Since the beginning of the Ukraine war, the sexual and gender violence suffered by millions of women and girls has increased significantly. There are no answers to their complaints and many of them cannot escape from their abusers
Last February marked one year of Russia's invasion of Ukraine, an event that triggered a war that the world swore would last a few days. It didn't! The Ukrainians have defended their territory tooth and nail with the support of several friendly countries and an inexhaustible iron will that the natives seem to inherit from their president Volodimir Zelensky.
At this juncture, the women and girls of that country who cannot access medical assistance centers demand special attention from the world because a large part of the health infrastructure throughout the Ukrainian territory has been destroyed. Nearly 800 Russian strikes have hit hospitals and medical supplies are in short supply to attend war zone deliveries.
According to the United Nations Population Fund (UNFPA), since the war began, sexual and gender violence against millions of women and girls in Ukraine has skyrocketed. The problem is aggravated because there are no answers to the complaints, and many of them have no means to escape from their abusers.
The emotional pressure exerted by the war on families results in tensions that culminate in aggression against the most vulnerable: women, girls, and boys. According to the World Health Organization (WHO), more than 10 million Ukrainians (men, women, boys, girls, adolescents, and the elderly) are at risk of suffering from anxiety, depression, and high levels of stress, and many of them resort to drug use of substances that distract them physically and emotionally from the traumas caused by the armed confrontation.
UNFPA has provided medical support to help one-third of the 195,000 babies born in Ukraine in 2022 come into the world. Many of the mothers of these babies have run away from home to give birth, but not all are so lucky to find shelter if they have been victims of domestic violence.
In September of that year, a United Nations (UN) mission made up of experts in various disciplines concluded that the Russian army had promoted sexual violence – as well as executions, torture, and bombardments in civilian areas – in regions such as Sumy, Kharkiv, Chernihiv, and Kyiv. The researchers who risk their lives to collect statistics and find solutions document cases of women, girls, and elderly women from 4 to 80 years old, violated by sexual attacks and gender violence whose perpetrators have been members of the Russian army.
The United Kingdom newspaper, The Guardian, consulted a group of Ukrainian forensic doctors for this purpose, who affirmed that, after carrying out autopsies in Borodianka, Irpín, and Bucha, they verified that hundreds of women were raped by Russian soldiers before being murdered.
The UNFPA representative in Ukraine, Jaime Nadal, told the BBC that refugee women and girls outside the country are subjected to sex trafficking, a statement corroborated by Antonio Guterres, UN Secretary-General who told this media outlet that "for human traffickers and predators, the war in Ukraine is not a tragedy, but an opportunity."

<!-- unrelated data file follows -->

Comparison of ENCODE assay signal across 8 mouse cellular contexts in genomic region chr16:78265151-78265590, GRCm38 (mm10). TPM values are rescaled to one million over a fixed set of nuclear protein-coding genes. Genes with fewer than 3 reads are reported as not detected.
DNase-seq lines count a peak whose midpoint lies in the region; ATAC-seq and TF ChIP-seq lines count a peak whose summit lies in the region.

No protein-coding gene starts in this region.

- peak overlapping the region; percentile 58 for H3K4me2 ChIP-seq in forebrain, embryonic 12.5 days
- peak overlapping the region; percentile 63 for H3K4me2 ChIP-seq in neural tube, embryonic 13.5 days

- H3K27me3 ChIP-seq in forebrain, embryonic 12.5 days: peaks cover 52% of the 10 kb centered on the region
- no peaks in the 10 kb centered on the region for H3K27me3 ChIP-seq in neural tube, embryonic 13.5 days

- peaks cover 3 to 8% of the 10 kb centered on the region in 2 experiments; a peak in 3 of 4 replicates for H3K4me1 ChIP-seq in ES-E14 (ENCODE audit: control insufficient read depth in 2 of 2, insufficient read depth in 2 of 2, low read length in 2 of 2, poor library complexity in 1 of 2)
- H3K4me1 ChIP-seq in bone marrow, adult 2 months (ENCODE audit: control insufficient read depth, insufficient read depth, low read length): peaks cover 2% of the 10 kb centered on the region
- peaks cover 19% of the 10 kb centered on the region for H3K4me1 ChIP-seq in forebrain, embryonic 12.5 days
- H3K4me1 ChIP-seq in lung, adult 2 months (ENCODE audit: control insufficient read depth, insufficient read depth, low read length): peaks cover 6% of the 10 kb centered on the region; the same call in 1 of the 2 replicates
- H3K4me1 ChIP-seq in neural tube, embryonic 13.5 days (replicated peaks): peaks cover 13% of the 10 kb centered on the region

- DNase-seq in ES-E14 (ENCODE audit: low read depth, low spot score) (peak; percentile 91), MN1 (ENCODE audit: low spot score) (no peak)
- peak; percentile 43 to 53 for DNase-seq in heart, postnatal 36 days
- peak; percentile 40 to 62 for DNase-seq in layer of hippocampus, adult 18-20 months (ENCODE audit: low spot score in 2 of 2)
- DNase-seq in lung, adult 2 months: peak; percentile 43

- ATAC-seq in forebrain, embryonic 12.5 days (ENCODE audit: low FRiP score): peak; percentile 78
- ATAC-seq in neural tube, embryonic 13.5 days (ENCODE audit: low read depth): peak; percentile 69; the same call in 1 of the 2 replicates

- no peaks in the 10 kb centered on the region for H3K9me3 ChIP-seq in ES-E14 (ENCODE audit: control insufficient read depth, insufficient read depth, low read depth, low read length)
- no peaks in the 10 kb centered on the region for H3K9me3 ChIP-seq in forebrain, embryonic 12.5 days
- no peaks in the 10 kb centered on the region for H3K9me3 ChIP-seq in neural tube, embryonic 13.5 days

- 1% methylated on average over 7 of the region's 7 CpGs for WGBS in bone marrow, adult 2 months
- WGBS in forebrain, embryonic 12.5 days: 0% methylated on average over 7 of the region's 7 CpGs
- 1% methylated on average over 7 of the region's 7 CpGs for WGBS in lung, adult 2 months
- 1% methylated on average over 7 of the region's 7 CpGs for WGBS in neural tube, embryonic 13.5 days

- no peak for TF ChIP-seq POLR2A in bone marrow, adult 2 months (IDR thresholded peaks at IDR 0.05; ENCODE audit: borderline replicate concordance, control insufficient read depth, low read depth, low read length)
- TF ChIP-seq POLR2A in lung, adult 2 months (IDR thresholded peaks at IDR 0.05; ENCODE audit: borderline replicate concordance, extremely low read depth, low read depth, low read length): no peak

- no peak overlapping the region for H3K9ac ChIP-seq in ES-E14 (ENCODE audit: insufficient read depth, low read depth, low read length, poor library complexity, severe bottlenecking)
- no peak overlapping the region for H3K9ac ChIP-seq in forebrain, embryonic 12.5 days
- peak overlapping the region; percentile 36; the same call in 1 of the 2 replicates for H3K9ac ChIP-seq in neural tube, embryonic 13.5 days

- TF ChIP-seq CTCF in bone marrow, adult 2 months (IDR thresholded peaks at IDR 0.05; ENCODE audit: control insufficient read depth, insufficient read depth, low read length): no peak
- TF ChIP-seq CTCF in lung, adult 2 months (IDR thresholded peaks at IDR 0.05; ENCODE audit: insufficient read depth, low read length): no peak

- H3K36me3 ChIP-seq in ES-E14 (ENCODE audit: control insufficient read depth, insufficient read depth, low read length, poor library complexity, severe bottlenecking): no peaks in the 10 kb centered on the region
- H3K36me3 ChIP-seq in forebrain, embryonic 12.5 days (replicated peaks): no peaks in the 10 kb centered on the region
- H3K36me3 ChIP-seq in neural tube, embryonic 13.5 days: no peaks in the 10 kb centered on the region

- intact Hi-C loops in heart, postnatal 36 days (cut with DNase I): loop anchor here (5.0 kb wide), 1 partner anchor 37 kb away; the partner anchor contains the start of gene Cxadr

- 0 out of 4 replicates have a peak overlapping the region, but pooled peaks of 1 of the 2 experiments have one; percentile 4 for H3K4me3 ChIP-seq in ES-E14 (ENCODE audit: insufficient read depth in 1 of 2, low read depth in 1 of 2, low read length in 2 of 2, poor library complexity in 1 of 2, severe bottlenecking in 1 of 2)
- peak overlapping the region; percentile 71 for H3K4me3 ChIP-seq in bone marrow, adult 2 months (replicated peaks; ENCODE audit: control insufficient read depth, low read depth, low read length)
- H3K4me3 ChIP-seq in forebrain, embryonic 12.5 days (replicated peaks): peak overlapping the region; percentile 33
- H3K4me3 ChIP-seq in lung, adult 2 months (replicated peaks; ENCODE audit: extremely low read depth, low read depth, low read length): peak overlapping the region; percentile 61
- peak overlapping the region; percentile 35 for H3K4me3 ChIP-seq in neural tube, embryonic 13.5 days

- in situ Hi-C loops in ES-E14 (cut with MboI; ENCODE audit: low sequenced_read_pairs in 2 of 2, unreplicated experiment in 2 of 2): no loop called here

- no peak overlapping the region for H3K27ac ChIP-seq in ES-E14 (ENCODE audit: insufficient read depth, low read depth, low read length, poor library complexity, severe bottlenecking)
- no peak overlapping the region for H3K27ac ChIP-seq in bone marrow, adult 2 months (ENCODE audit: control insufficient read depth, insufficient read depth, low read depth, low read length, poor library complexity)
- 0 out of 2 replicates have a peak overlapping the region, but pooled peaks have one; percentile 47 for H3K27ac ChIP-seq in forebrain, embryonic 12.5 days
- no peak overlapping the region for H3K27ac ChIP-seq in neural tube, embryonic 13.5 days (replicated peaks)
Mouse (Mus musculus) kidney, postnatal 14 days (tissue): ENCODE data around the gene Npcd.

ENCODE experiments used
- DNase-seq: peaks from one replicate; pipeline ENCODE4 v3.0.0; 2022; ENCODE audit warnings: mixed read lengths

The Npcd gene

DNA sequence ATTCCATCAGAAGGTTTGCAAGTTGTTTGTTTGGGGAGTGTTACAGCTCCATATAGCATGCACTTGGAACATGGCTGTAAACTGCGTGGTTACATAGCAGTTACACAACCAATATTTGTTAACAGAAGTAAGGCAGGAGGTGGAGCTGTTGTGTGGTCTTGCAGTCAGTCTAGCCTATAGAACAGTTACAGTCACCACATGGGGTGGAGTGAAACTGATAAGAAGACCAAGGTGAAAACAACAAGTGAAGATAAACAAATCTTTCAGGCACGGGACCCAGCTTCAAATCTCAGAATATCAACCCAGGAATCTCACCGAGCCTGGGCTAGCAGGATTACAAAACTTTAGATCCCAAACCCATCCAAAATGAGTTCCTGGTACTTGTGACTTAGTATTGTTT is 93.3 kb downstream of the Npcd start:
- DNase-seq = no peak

Ukrainian women are sad protagonists of the armed confrontation because many of the men in their families go to war, and it is they who have to take care of children and the elderly and seek shelter and food for their loved ones. Fortunately, amid the vicissitudes, they support each other, showing great strength.
90% of the displaced are women and children
The NGO, Alianza por la Solidaridad (ActionAid), at the beginning of February 2023, denounced that the number of people from Ukraine who have sought refuge in European countries amounts to 8 million of which 65% are women and 25 % minors.
Although there are no statistics on the situations that Ukrainian women and girls experience under pressure to survive, the aforementioned organization assures that "in many cases, they are forced to have transactional sex in exchange for food and survival. There are reports of women and girls (simply) disappearing.”
Krystyna Kit, a lawyer defending the rights of Ukrainian women and founder of JurFem, an organization that seeks justice and protection for victims of war, stated to the UN at the end of 2022 that the girls and women of Ukraine are at greater risk than men because “they are even less protected from gender violence. Rape, usually gang rape, sexual torture, forced nudity, and other forms of abuse have been documented by journalists, human rights organizations, and law enforcement agencies.”
According to this specialist, the horrors that millions of Ukrainian women and girls have experienced, including displacement, hunger, domestic and gender violence, human trafficking, and sexual assaults, will leave scars that are difficult to overcome in the future: "The true scale of this violence has not yet is known, but what is clear is that its impacts will be long-lasting. We will have to work with the consequences for many years to come.”